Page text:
Epidurals and Spinal Blocks
Most Common Use of Epidurals
There are many times when a patient wants to be or needs to be awake during surgery. The classic case is the Caesarean section when a mother cannot have her child vaginally. She wants to see and hold her baby the moment it’s born. This procedure is possible with the use of an epidural block. By injecting numbing medication into the epidural space just above the spinal cord, the woman can have surgery and not feel pain. And she can hold her baby. The most common use of epidurals is to relieve pain during labor.
In order to understand what happens in an epidural or a spinal block, you have to know a little about the anatomy of the spinal cord and the coverings of the cord, called meninges.
The spinal cord itself is a long rope in which the fibers are neurons. The cord gets smaller as it gets farther away from the brain. This is because the neurons leave the cord and go out to innervate various body parts.
The meninges are fibrous coverings over the cord to protect it and keep the cerebrospinal fluid inside. The CSF circulates from the brain down along the cord.
There are three layers that cover the cord. The pia mater is the one next to the cord. It is covered by the arachnoid mater, which, in turn, is enclosed by the dura mater.
The pia mater adheres to the cord tightly. It runs up into the brain, following the gyrae and sulci and carries the blood vessels that supply the cord.
Above the pia mater is an open space called the subarachnoid space. This is where the CSF is found. The arachnoid mater is the roof of the subarachnoid space. The arachnoid mater has no innervation and no blood vessels. The subdural space contains fat and the venous sinuses.
The dura mater is two layers. One forms the floor of the subdural space. The other is the lining of the bone of the spinal column, forming the roof. Between the two linings is the epidurals space.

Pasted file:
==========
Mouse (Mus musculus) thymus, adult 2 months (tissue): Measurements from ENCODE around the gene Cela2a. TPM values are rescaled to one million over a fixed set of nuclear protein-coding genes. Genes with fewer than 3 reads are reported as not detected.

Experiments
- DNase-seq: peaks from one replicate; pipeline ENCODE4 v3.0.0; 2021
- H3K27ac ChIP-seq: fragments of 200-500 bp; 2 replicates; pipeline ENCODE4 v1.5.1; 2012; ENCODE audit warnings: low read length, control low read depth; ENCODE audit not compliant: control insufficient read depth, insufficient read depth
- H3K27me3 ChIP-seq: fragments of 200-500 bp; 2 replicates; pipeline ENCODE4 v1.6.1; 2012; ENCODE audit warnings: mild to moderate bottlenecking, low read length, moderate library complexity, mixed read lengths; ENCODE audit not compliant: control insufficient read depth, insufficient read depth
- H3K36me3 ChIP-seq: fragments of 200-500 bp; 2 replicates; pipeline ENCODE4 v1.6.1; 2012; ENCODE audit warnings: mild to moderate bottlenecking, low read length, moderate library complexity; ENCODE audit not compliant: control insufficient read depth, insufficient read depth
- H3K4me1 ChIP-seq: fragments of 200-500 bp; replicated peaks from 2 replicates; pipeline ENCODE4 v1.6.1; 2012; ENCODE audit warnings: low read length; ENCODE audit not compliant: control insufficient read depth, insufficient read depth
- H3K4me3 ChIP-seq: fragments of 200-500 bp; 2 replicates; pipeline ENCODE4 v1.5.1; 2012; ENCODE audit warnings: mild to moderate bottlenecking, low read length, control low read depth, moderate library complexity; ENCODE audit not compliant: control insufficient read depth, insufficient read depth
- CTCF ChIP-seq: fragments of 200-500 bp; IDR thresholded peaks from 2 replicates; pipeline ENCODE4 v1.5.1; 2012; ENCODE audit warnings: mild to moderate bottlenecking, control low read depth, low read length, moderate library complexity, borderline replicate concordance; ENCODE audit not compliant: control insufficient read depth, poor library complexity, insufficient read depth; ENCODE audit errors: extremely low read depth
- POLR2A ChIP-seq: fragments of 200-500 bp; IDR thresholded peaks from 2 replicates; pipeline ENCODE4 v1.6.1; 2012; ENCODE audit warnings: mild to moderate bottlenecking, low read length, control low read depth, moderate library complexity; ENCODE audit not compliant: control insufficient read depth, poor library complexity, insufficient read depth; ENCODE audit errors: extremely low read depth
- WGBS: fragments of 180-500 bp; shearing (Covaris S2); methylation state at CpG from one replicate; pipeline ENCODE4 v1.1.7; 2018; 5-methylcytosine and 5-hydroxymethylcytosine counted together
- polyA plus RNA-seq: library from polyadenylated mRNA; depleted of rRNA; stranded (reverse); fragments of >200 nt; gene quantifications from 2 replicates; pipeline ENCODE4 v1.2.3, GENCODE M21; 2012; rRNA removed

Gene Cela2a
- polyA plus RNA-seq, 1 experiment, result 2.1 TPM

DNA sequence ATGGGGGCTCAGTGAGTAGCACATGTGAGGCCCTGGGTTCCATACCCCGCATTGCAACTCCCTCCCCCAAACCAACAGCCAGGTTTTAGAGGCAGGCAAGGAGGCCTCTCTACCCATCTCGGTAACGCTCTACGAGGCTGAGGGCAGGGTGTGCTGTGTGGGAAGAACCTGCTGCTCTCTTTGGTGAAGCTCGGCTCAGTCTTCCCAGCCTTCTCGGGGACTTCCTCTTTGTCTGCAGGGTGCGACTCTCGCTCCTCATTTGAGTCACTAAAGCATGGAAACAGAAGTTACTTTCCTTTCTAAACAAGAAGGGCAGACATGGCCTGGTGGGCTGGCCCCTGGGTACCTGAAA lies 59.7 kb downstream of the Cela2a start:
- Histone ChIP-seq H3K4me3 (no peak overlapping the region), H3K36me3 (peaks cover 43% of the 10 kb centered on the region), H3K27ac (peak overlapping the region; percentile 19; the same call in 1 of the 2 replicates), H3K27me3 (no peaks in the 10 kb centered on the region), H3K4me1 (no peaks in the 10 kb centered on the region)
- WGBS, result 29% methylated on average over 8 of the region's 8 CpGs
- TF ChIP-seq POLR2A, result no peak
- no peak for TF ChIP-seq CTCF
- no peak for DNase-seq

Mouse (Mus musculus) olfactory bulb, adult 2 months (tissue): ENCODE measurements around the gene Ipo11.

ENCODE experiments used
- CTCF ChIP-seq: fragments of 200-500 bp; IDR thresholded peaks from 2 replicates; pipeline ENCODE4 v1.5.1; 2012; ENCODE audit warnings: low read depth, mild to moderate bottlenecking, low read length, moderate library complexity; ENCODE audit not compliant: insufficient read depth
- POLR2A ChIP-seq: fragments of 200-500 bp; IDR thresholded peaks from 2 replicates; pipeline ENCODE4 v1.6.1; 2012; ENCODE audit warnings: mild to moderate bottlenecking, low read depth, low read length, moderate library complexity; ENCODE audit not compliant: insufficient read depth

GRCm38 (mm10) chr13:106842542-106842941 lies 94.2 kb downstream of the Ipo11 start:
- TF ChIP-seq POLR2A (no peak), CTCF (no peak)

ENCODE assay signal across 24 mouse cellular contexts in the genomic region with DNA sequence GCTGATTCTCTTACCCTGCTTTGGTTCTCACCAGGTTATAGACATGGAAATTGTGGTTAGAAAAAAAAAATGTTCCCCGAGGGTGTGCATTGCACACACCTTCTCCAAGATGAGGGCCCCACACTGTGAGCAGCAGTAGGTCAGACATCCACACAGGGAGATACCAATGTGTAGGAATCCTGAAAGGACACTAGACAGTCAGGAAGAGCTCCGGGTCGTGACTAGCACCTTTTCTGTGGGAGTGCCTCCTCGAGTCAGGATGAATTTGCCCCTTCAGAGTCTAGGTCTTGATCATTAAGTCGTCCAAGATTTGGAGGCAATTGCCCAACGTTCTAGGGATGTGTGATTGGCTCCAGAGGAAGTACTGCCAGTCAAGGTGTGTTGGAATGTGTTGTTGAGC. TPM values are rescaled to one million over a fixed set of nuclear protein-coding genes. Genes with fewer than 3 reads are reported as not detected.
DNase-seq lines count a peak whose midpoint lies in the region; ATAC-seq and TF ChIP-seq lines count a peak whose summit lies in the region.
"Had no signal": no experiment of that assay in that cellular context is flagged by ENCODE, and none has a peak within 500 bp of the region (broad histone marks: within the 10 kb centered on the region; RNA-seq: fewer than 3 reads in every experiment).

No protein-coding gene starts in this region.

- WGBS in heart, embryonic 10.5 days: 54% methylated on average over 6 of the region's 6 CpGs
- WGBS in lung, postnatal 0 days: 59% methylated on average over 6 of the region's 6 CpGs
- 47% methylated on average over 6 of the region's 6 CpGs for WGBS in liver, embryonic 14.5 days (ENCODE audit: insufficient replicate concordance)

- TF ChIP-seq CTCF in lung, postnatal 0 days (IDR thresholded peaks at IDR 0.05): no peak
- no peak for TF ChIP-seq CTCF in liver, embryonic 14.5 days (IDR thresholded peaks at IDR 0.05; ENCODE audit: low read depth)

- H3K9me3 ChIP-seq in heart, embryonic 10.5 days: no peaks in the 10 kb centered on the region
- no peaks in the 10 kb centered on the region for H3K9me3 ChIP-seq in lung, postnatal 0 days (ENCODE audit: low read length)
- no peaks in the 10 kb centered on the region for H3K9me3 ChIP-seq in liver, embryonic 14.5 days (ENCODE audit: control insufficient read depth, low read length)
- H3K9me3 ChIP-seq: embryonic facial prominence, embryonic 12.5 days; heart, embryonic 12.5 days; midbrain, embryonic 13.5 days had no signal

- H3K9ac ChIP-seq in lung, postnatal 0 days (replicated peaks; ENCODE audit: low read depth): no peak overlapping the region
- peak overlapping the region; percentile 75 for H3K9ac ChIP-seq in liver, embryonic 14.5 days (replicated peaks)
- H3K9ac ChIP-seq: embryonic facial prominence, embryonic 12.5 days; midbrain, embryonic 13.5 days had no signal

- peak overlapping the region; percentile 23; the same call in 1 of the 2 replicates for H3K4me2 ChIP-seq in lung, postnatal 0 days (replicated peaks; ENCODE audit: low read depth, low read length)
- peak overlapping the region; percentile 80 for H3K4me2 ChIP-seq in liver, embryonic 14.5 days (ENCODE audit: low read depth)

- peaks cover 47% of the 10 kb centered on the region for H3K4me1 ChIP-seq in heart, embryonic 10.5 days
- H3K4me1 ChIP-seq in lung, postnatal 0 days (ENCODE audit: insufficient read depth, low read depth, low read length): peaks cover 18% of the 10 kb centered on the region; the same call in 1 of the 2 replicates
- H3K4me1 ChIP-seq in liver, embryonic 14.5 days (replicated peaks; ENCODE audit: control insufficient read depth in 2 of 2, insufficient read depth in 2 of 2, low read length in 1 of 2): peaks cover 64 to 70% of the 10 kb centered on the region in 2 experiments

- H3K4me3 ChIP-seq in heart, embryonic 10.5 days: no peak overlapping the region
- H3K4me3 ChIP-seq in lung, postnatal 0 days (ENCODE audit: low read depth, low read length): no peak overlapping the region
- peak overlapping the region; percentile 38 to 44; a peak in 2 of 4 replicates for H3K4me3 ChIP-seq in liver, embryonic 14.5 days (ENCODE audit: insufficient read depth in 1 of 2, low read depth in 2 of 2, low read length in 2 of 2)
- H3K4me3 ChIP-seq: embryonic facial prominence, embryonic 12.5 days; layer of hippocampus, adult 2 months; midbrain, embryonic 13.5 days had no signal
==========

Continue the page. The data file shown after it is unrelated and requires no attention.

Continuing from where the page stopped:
Epidural Block and Spinal Block
Unlike the subarachnoid and the subdural spaces, the epidural space extends all the way from the brain to the end of the spinal cord. Under sterile conditions, local anesthesia is injected into the skin and a needle is inserted through the skin of the back into the epidural space. A sterile catheter is placed within the space, angled down towards the patient’s feet. The needle is removed. The catheter stays in place as long as it is needed so that the patient can receive further doses of medication, if required. Epidural pain relief is highly effective.
The spinal block is simpler. Under sterile conditions and local anesthesia, a needle is inserted into the subarachnoid space, where the CSF is. Medication is injected into the space and the needle is withdrawn. This is a one-time injection only.
Proper positioning of the patient is essential in either of these procedures. The needle has to be placed in a tiny space no more than 0.4 mm deep. That’s 0.015 inches. Finding that tiny space and not being off to the side at all requires the hands of an expert. Anesthesiologists generally do these procedures.
They often use an epidural positioning device or an EPD. This epidural chair holds the patient very still and in the perfect position for the procedure. An EPD helps immensely when the patient is having severe pain during labor.
Labor pain can be intense and labors can be long and hard. Many women desire the epidurals. But not everyone can be guaranteed to hold still during the catheter insertion. Injury to the meninges or even the spinal cord itself can occur if the patient moves suddenly during the procedure. Nurses have been injured as well, trying to hold women still when the labor pains hit. Using the epidural chair keeps the nurses safe and minimizes the risks to the patient.
Many Labor and Delivery units are using the EPD to help improve safety for new moms and their babies and equally as important to insure the safety of our nurses.